for changes in the heart rate and peripheral resistance are illustrated. Norepinephrine increases peripheral resistance and blood pressure, and this leads to
    reflex bradycardia. Epinephrine increases heart rate while reducing peripheral resistance, and the mean arterial blood pressure increases slightly. Isoproterenol
    increases heart rate but significantly lowers peripheral resistance, and the mean arterial pressure declines. Dopamine increases heart rate (and increases
    cardiac output) while lowering vascular resistance, and the mean arterial pressure increases.
    Vasomotor reversal of Dale
  • The heart is innervated by vagal and sympathetic fibers. The right vagus nerve primarily innervates the SA node, whereas the left vagus innervates the AV node; however, there can be significant overlap in the anatomical distribution. Atrial muscle is also innervated by vagal efferents, whereas the ventricular myocardium is only sparsely innervated by vagal efferents. Sympathetic efferent nerves are present throughout the atria (especially in the SA node) and ventricles, including the conduction system of the heart.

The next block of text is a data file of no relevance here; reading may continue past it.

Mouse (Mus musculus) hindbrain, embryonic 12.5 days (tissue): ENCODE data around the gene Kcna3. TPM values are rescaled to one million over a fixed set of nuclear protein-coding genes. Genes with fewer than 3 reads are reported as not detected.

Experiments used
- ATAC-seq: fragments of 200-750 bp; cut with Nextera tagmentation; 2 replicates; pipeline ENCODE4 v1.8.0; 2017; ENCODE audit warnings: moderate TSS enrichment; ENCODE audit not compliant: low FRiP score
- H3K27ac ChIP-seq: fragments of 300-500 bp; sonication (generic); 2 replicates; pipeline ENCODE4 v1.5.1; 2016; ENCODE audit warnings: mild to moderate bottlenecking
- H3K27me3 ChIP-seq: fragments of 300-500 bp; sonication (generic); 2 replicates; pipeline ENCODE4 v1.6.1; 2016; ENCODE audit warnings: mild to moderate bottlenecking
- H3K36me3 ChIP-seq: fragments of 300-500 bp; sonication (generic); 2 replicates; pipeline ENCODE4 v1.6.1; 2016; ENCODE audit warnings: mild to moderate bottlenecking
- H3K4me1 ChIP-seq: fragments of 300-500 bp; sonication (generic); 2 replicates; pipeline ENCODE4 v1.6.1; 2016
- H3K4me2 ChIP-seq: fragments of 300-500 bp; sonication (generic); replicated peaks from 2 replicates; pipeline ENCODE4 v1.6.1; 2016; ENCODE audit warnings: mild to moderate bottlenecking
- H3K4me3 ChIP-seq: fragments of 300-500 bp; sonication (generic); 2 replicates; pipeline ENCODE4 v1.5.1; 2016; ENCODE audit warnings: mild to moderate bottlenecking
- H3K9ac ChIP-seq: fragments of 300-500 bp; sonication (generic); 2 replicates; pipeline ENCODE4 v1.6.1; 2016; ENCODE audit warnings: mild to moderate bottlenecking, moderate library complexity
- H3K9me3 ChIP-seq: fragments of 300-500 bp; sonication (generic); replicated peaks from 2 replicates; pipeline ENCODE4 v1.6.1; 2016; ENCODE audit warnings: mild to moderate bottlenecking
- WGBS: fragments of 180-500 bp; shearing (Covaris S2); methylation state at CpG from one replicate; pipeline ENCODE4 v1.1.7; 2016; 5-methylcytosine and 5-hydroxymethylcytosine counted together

Sympathetic stimulation of the heart increases heart rate (positive chronotropy), inotropy and conduction velocity (positive dromotropy), whereas parasympathetic stimulation of the heart has opposite effects. Sympathetic and parasympathetic effects on heart function are mediated by beta-adrenoceptors and muscarinic receptors, respectively.
  • The solution also can be used in other types of ophthalmic surgery that require rapid and complete miosis. Topical ocular administration of acetylcholine is not effective, because acetylcholine is hydrolyzed by corneal cholinesterase before it can penetrate to the iris and ciliary muscle.
  • E. Respiratory failure, from neuromuscular paralysis or CNS depression, is the most important cause of acute deaths in cholinesterase inhibitor toxicity. The answer is E.
  • Tremor is a common β2 effect. Blood vessels in the skin have almost exclusively α (vasoconstrictor) receptors. Stimulation of renin release is a β1 effect. Beta2 agonists cause hyperglycemia. The answer is D.